“COVID-19 highlighted the value and business continuity strength of DaaS in its ability to rapidly enable remote work where on-premises options have stalled. The pandemic is likely to accelerate adoption of DaaS, and it may even perpetuate as a delivery architecture when employees return to the office,” Gartner said.
Both Oestreich and Hill agree that business-ready DaaS systems can benefit certain kinds of organizations. Schools can use DaaS for student computing in labs and as follow-along training tools; temp workers can be given a workstation without hardware setup; and anyone needing to test hardware and software profiles can benefit from a completely cloud-based system.
Oestreich said that Citrix partners offering vertical integration have had success, which he sees as the eventual path of DaaS offerings. Partner companies like Approach Technology and TekLinks offer industry-specialized DaaS platforms, and they continue to grow rapidly. These specialized providers can offer industry-specific software bundled right into DaaS machines, taking all the licensing and implementation out of a company’s hands. Amazon WorkSpaces, Evolve IP, and MTM Technologies AnywhereApp also offer compliance options for various industries.
SEE: Business continuity policy (TechRepublic Premium)
“When you add all the service components for a fully managed service,” Hill said, “DaaS can often climb to $100 per user per month or more.” The cost, he says, is one of the biggest reasons why VDI isn’t going to vanish overnight.
The initial investment in DaaS can seem cheap, but that’s for the most bare-bones system; in those cases, IT staff are going to still need to manage software installation and VM deployment. Couple that with costs in the hundreds per seat, and you might not save any money.
Think of local VDI systems as a car you’ve already paid off: All you need to worry about are maintenance costs. A new car might seem appealing, but the monthly fees can quickly outpace the annual cost of repairs on the older model. Likewise, a large chunk of cash spent on VDI servers might seem like a lot, but spaced out over a year, it’s much more affordable.
“DaaS is a commodity,” Oestreich said. “A lot of businesses spend time chasing prices for no more advantage over a locally installed VDI.” To get the maximum benefit out of DaaS, a business needs to invest a lot of money monthly, and then there are still problems of latency, data hosting, and regulations.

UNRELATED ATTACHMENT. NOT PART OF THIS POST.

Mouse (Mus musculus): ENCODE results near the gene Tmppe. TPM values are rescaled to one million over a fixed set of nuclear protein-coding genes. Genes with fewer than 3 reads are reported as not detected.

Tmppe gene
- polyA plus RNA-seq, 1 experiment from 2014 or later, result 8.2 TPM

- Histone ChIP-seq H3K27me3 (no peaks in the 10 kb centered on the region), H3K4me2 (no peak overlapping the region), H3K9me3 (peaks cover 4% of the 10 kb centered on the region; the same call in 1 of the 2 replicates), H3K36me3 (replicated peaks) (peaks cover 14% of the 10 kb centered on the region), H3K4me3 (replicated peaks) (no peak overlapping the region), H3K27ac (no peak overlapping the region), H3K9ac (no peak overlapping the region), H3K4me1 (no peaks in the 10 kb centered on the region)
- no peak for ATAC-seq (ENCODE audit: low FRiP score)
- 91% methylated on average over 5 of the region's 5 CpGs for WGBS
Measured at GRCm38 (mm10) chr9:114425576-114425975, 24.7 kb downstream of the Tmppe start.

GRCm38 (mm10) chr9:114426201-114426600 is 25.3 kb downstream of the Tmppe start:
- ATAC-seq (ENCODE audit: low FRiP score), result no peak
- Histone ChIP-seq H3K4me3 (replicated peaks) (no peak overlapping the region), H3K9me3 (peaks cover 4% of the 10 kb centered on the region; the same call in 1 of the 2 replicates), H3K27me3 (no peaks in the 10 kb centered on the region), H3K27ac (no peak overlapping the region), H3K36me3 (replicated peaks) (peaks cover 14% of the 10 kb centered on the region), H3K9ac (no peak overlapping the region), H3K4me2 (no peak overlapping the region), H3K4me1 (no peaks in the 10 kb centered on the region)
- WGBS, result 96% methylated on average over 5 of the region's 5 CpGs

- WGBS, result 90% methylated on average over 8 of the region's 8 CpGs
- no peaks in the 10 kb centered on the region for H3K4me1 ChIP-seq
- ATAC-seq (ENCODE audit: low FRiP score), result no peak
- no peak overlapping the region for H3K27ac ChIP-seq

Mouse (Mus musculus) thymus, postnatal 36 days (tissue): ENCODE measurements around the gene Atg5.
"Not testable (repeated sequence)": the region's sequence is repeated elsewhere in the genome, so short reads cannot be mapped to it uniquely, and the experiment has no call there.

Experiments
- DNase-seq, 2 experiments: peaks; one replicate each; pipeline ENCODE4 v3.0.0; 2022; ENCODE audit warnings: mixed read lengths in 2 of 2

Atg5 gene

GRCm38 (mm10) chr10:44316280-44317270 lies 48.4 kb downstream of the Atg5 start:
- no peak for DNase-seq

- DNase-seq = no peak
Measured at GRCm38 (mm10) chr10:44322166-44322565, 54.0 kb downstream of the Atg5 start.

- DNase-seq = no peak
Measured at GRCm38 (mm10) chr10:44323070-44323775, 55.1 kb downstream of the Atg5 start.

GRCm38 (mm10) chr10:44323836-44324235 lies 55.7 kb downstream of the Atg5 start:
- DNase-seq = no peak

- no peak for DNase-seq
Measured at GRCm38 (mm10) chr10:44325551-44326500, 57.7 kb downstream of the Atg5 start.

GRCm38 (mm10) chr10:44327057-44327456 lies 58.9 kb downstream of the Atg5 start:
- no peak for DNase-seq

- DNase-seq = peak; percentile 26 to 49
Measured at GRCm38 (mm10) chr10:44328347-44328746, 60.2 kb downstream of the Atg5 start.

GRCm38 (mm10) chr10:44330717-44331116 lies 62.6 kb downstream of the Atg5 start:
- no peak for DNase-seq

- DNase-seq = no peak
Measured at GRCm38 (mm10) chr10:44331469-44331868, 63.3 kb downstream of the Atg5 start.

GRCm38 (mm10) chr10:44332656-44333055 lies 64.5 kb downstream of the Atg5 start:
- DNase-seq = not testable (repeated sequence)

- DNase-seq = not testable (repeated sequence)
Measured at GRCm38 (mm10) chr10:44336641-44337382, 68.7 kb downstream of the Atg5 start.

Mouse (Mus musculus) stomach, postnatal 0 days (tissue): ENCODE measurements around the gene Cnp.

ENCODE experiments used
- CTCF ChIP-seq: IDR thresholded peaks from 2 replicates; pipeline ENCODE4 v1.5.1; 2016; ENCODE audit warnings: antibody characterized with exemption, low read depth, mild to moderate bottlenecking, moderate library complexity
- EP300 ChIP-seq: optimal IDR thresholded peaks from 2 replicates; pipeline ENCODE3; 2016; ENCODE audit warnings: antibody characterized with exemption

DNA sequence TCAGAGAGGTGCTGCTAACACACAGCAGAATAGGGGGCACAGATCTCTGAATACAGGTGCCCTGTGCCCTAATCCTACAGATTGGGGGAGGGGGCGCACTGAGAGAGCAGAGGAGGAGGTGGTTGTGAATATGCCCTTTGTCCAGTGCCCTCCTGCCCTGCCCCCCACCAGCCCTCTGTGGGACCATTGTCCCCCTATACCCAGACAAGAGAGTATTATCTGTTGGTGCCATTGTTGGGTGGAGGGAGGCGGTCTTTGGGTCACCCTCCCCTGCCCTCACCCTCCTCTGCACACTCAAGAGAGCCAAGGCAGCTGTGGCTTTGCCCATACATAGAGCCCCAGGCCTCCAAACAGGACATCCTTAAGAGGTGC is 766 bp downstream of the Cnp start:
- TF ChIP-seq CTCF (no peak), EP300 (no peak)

Fields like government, healthcare, and financial services haven’t always been able to adopt DaaS because vendors weren’t compliant with industry standards; that has changed, with several vendors mentioned in Detwiler’s DaaS providers article offering multiple compliance options for different industries. Hill suggests that IT staff monitor the changing face of the DaaS market, and when considering a move think about the benefit to specific employees, not the whole organization. IT professionals should also check with potential vendors to verify they offer connections that meet industry regulations.
DaaS is still a newer technology, and it’s growing along with the rest of the Everything as a Service (XaaS) world. In the future, it’s entirely possible that work desktops will all be thin clients connected to the cloud, but we’re not quite there yet, especially in light of Gartner’s data that DaaS adoption has been slower than expected.
“The reality is that VDI and SBC as technologies are more mature than DaaS,” Hill said. Maturity may not matter if COVID-19 keeps businesses distributed to home offices. Gartner made another excellent point in favor of DaaS adoption in its digital workplace trends article: It’s costly to invest in VDI. DaaS prices vary widely from vendor to vendor, but with remote work likely to be permanent even after the pandemic ends, those costs may be preferable to in-house deployments.
If pandemic-triggered remote work trends continue, many physical offices may never reopen, which is another nail in the coffin for the data center in favor of a complete transition to the cloud.
Editor’s note: This article was updated to reflect the latest information about VDI and DaaS.